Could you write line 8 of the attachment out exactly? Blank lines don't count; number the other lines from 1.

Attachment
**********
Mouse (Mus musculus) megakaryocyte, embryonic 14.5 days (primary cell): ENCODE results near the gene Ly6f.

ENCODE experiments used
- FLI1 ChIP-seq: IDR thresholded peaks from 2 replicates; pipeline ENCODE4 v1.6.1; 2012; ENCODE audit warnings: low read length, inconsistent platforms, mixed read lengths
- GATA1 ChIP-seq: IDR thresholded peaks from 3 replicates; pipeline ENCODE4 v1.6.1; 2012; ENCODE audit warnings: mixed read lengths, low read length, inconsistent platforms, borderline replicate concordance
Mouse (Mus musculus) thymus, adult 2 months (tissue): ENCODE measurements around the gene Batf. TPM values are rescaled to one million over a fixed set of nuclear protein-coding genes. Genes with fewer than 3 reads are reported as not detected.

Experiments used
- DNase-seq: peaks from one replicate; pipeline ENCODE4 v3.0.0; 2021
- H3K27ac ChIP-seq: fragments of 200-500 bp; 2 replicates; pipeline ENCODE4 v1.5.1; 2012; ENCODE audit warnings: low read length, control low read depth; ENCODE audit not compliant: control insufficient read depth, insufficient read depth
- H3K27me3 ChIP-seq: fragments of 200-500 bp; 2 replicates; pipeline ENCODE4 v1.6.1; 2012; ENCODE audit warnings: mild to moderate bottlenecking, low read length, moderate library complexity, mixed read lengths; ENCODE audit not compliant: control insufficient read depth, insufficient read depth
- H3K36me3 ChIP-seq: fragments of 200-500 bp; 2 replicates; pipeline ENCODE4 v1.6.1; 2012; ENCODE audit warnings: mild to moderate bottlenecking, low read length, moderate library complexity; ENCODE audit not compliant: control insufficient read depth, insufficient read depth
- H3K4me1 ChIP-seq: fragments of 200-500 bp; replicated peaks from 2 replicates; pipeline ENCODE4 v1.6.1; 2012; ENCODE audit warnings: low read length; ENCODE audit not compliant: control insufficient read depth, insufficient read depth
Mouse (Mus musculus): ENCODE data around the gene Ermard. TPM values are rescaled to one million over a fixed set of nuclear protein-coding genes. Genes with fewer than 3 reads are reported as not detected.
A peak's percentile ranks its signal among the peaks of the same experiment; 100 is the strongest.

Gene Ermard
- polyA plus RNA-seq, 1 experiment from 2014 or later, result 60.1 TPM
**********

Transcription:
- H3K27ac ChIP-seq: fragments of 200-500 bp; 2 replicates; pipeline ENCODE4 v1.5.1; 2012; ENCODE audit warnings: low read length, control low read depth; ENCODE audit not compliant: control insufficient read depth, insufficient read depth